All over the town, you may see comforter'd schoolboys hasting to squander their half-crowns. There are an infinity of visits to be paid; all the world is in the street, except the daintier classes; the sacramental greeting is heard upon all sides; Auld Lang Syne is much in people's mouths; and whisky and shortbread are staple articles of consumption. From an early hour a stranger will be impressed by the number of drunken men; and by afternoon drunkenness has spread to the women. With some classes of society, it is as much a matter of duty to drink hard on New-year's Day as to go to church on Sunday. Some have been saving their wages for perhaps a month to do the season honour. Many carry a whisky-bottle in their pocket, which they will press with embarrassing effusion on a perfect stranger. It is inexpedient to risk one's body in a cab, or not, at least, until after a prolonged study of the driver. The streets, which are thronged from end to end, become a place for delicate pilotage. Singly or arm-in- arm, some speechless, others noisy and quarrelsome, the votaries of the New Year go meandering in and out and cannoning one against another; and now and again, one falls and lies as he has fallen. Before night, so many have gone to bed or the police office, that the streets seem almost clearer. And as GUISARDS and FIRST-FOOTERS are now not much seen except in country places, when once the New Year has been rung in and proclaimed at the Tron railings, the festivities begin to find their way indoors and something like quiet returns upon the town. But think, in these piled LANDS, of all the senseless snorers, all the broken heads and empty pockets!

Of old, Edinburgh University was the scene of heroic snowballing; and one riot obtained the epic honours of military intervention. But the great generation, I am afraid, is at an end; and even during my own college days, the spirit appreciably declined. Skating and sliding, on the other hand, are honoured more and more; and curling, being a creature of the national genius, is little likely to be disregarded. The patriotism that leads a man to eat Scotch bun will scarce desert him at the curling-pond. Edinburgh, with its long, steep pavements, is the proper home of sliders; many a happy urchin can slide the whole way to school; and the profession of errand-boy is transformed into a holiday amusement. As for skating, there is scarce any city so handsomely provided. Duddingstone Loch lies under the abrupt southern side of Arthur's Seat; in summer a shield of blue, with swans sailing from the reeds; in winter, a field of ringing ice. The village church sits above it on a green promontory; and the village smoke rises from among goodly trees. At the church gates, is the historical JOUG; a place of penance for the neck of detected sinners, and the historical LOUPING-ON STANE, from which Dutch-built lairds and farmers climbed into the saddle. Here Prince Charlie slept before the battle of Prestonpans; and here Deacon Brodie, or one of his gang, stole a plough coulter before the burglary in Chessel's Court. On the opposite side of the loch, the ground rises to Craigmillar Castle, a place friendly to Stuart Mariolaters. It is worth a climb, even in summer, to look down upon the loch from Arthur's Seat; but it is tenfold more so on a day of skating. The surface is thick with people moving easily and swiftly and leaning over at a thousand graceful inclinations; the crowd opens and closes, and keeps moving through itself like water; and the ice rings to half a mile away, with the flying steel. As night draws on, the single figures melt into the dusk, until only an obscure stir, and coming and going of black clusters, is visible upon the loch. A little longer, and the first torch is kindled and begins to flit rapidly across the ice in a ring of yellow reflection, and this is followed by another and another, until the whole field is full of skimming lights.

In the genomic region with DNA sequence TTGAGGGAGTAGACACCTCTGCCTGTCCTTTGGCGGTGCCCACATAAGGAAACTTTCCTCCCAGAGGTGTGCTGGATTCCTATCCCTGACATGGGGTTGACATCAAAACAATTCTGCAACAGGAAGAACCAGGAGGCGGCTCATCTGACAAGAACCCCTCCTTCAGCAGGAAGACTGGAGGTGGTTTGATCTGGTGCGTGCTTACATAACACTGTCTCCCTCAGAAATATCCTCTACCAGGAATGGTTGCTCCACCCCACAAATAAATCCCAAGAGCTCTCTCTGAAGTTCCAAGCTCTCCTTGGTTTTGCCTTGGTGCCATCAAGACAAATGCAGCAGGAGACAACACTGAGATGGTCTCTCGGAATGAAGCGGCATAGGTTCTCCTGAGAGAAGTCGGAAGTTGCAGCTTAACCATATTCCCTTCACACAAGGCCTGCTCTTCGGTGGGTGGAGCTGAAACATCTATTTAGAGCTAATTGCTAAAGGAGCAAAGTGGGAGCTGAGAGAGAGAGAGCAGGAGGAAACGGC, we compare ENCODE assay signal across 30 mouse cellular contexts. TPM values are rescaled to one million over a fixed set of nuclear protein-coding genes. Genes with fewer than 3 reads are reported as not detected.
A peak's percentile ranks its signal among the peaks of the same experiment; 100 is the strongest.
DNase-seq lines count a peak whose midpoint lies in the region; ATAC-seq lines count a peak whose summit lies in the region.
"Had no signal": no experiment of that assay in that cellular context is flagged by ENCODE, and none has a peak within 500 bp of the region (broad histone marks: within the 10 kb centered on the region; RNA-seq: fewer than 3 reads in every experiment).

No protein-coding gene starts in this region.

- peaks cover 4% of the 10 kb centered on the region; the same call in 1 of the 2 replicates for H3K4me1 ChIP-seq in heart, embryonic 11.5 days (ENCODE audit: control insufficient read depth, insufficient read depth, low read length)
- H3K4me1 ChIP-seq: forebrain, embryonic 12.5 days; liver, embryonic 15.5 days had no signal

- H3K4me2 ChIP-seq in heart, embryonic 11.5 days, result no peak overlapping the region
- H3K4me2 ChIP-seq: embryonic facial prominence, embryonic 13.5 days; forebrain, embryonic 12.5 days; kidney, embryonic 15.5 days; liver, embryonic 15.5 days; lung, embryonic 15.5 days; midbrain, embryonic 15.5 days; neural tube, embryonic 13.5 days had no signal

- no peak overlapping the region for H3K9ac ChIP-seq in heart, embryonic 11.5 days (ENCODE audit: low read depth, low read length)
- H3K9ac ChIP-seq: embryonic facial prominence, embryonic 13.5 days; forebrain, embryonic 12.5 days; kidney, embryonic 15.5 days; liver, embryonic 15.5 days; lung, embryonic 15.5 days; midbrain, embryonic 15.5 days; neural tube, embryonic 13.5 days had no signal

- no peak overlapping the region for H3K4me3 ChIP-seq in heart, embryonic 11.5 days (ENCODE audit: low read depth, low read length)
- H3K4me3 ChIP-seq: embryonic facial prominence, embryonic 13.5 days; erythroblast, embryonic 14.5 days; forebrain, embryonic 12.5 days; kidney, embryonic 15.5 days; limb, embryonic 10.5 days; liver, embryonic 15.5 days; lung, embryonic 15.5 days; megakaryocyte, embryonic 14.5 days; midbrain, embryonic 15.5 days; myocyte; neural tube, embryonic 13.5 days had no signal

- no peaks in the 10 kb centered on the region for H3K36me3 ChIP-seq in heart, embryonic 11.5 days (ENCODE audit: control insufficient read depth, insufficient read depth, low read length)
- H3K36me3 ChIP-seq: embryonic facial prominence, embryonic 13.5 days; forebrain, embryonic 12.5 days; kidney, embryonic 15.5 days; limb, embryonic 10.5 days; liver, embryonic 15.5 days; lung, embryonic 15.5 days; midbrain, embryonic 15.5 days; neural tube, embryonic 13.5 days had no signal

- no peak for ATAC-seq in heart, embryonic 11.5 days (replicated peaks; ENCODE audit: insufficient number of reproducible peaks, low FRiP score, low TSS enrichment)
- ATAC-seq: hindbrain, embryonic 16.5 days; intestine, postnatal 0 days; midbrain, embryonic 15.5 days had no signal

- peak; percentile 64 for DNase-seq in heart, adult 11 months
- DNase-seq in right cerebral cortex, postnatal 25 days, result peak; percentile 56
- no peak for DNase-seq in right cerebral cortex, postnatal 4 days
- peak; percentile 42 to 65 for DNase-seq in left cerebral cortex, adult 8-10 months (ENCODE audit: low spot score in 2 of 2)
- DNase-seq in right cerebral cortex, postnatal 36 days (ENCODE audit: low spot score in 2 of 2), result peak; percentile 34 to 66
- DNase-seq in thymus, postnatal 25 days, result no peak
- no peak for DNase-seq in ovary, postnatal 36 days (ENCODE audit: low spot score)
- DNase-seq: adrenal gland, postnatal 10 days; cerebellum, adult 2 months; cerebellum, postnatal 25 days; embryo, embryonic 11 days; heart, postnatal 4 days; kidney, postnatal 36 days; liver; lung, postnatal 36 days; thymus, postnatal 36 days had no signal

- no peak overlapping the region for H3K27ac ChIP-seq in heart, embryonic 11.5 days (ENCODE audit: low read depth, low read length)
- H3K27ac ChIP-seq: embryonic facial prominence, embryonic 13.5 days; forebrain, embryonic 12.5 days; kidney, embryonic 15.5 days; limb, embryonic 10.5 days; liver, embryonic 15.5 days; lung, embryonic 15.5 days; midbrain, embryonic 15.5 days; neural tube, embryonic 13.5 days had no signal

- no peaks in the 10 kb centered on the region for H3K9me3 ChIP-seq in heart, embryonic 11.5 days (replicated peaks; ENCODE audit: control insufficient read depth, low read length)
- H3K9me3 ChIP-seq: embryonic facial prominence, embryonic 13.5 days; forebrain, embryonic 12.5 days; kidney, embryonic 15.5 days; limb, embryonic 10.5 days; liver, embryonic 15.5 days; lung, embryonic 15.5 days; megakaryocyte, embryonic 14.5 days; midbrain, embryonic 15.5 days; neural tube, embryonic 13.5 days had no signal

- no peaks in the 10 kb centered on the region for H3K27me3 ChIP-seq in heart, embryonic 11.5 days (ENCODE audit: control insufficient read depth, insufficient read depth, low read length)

CHAPTER X. TO THE PENTLAND HILLS.

ON three sides of Edinburgh, the country slopes downward from the city, here to the sea, there to the fat farms of Haddington, there to the mineral fields of Linlithgow.

Edingburgh Picturesque Notes Page 26

Robert Louis Stevenson

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